Personal financial organizer suggestions

efoto

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Original poster
Nov 16, 2004
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I did a search on Versiontracker with results here but after reading through some of them, I couldn't really figure out what would be a good start.

Anyone have experience with any of the apps for Mac designed to be a financial manager or simple account tracker? I am basically looking for something similar to M$'s Money program if that exists. I would prefer the app be free (of course, who doesn't like free) but if it is really great software, a few pennies wouldn't kill me.
 

Morg_NZ

macrumors newbie
May 5, 2005
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efoto said:
I did a search on Versiontracker with results here but after reading through some of them, I couldn't really figure out what would be a good start.

Anyone have experience with any of the apps for Mac designed to be a financial manager or simple account tracker? I am basically looking for something similar to M$'s Money program if that exists. I would prefer the app be free (of course, who doesn't like free) but if it is really great software, a few pennies wouldn't kill me.

I'll bump this !!!!! hope someone could help...it intrests me as well
 

grahamwallis

macrumors newbie
Nov 5, 2004
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Whitley Bay, UK
I've been using CheckBook by Splasm for a few years now to keep track of my bank account balance, It's basic but it does everything I need.
You can find it at www.splasm.com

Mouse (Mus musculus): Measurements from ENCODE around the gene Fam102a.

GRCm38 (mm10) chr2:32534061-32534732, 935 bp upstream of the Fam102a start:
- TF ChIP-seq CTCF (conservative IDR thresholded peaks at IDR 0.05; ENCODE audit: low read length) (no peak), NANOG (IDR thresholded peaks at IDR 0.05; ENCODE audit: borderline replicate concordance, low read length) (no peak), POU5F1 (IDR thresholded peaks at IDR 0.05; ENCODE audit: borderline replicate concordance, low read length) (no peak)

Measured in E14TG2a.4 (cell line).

I think they have a demo you can download, so you could try it out for free.
 

efoto

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iSaint said:
I use my wife, she's free but she won't use the computer.

My iBook came with Quicken for Mac , which made it free. Did your Mac come with it?
Glad to hear you setup, but unless she will work for me, for the same fee, I probably haven't found a solution yet :p

There is QuickBooks NUE 2005, but it says I get 10 launches before you are required to register, so not looking like a great solution.
 

efoto

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grahamwallis said:
I've been using CheckBook by Splasm for a few years now to keep track of my bank account balance, It's basic but it does everything I need.
You can find it at www.splasm.com
I think they have a demo you can download, so you could try it out for free.
I just took the feature walk-through on splasm's site (wow thats fun to pronounce, splasm :D) and it looks like a pretty well featured program. There is indeed a trial that "limits each account (so you can have more than one I assume) to 25 entries until you enter a valid registration key".

Looks to be good, thanks a lot.
 

Cooknn

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Aug 23, 2003
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Fort Myers, FL